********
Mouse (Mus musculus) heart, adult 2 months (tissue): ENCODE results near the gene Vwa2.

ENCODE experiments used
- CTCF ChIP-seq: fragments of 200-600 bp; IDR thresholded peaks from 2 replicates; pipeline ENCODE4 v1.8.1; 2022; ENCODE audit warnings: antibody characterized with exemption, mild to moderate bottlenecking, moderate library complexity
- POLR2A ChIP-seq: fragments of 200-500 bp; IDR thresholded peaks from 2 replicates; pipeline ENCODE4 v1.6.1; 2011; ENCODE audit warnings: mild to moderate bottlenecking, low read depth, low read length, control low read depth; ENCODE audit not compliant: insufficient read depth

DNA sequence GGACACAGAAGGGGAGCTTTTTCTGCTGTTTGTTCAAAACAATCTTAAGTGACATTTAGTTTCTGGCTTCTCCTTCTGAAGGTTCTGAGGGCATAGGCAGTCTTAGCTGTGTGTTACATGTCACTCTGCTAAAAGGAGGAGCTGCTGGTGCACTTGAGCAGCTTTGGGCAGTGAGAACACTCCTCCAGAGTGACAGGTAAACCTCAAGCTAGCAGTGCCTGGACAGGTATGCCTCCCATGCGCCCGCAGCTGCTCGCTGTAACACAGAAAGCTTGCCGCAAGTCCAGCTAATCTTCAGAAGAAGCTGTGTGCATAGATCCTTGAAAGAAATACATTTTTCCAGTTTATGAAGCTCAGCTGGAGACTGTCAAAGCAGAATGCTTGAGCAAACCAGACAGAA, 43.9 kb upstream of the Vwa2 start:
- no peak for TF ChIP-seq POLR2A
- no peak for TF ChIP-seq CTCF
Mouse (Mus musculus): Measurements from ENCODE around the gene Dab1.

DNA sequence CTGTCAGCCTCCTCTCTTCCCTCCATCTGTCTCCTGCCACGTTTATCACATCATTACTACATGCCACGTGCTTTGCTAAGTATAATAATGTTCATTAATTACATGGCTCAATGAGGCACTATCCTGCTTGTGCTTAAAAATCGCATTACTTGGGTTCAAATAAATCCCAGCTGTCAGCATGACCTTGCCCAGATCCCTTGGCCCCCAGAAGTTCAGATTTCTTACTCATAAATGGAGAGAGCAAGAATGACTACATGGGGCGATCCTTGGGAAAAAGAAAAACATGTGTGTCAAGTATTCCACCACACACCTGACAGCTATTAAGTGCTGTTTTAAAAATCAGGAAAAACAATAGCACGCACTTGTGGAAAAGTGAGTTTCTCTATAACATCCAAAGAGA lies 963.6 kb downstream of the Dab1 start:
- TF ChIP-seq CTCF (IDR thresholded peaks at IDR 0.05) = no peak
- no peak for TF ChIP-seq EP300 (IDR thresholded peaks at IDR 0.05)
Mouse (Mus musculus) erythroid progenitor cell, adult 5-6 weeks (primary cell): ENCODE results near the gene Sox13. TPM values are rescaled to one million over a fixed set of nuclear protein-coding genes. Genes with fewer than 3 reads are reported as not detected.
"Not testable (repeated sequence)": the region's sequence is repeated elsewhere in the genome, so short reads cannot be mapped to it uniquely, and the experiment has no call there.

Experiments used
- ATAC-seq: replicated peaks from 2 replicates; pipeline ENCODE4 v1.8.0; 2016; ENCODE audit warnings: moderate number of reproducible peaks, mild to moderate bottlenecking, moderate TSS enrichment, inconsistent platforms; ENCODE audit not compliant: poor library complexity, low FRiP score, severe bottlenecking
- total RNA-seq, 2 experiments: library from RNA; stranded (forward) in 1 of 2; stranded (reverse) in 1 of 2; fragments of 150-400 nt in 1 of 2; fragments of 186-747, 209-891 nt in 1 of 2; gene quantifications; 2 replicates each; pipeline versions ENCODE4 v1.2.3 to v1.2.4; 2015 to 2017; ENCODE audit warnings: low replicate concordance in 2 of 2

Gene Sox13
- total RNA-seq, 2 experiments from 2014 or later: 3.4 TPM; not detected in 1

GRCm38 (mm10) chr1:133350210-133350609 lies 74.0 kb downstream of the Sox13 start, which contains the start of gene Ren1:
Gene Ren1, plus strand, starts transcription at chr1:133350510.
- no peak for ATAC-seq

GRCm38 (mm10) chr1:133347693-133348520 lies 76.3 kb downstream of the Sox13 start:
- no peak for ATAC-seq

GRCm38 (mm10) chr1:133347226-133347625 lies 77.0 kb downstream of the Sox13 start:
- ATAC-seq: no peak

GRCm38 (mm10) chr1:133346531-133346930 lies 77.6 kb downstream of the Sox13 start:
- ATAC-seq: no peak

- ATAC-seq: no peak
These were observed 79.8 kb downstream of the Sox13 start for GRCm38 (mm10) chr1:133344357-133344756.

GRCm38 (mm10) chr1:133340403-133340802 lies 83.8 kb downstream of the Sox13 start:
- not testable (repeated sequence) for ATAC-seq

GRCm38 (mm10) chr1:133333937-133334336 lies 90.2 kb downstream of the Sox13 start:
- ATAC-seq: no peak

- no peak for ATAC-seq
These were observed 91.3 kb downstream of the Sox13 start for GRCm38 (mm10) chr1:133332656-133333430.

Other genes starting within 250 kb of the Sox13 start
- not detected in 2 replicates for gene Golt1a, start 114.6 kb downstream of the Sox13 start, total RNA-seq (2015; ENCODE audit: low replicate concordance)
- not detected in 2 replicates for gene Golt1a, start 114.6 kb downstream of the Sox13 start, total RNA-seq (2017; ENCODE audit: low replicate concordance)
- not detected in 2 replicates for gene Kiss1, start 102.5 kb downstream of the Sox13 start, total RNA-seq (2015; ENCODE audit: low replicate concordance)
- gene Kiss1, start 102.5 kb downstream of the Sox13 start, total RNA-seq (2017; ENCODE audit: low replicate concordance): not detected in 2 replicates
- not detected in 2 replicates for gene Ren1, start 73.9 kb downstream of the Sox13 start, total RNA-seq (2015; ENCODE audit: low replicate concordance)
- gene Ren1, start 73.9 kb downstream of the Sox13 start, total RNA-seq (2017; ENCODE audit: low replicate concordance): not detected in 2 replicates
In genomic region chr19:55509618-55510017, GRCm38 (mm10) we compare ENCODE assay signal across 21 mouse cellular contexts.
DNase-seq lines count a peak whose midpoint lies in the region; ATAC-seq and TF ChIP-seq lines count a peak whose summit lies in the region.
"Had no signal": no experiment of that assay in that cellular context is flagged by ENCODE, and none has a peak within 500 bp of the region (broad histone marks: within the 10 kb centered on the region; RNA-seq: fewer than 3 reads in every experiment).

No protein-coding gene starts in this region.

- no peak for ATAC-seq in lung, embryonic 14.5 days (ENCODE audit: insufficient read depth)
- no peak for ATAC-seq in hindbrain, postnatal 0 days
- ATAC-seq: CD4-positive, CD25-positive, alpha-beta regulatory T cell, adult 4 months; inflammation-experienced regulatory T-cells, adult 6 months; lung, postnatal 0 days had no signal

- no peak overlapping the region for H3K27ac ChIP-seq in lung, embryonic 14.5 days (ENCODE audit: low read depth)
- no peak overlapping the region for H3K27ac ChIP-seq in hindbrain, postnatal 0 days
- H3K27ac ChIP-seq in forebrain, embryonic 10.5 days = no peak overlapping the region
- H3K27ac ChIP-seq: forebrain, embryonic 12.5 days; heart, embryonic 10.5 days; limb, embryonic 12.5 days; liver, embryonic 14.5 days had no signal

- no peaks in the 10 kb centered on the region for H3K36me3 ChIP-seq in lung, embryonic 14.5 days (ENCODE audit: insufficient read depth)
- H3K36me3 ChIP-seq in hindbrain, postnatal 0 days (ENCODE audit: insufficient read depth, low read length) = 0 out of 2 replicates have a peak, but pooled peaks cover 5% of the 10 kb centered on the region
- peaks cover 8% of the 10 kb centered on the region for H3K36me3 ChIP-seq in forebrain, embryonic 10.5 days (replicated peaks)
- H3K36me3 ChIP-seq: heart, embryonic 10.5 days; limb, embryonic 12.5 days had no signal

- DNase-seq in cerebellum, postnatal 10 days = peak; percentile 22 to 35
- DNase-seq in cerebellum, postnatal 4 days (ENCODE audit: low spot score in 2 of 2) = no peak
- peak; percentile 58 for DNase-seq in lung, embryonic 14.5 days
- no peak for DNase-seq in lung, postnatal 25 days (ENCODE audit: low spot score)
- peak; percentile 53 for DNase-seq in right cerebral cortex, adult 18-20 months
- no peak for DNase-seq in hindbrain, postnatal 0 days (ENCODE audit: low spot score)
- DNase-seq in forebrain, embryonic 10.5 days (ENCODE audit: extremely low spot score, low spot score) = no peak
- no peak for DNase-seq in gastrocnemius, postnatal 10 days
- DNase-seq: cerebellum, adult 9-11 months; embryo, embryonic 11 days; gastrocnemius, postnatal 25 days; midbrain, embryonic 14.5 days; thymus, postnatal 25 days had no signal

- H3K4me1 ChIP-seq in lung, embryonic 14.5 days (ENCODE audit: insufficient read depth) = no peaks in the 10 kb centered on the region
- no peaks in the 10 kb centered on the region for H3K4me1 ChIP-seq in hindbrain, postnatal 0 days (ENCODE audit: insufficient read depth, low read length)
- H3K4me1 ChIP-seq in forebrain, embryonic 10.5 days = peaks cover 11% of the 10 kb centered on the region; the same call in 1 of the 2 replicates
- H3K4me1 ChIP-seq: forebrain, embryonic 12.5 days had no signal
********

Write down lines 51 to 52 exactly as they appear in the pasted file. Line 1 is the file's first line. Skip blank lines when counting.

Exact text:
- no peak overlapping the region for H3K27ac ChIP-seq in hindbrain, postnatal 0 days
- H3K27ac ChIP-seq in forebrain, embryonic 10.5 days = no peak overlapping the region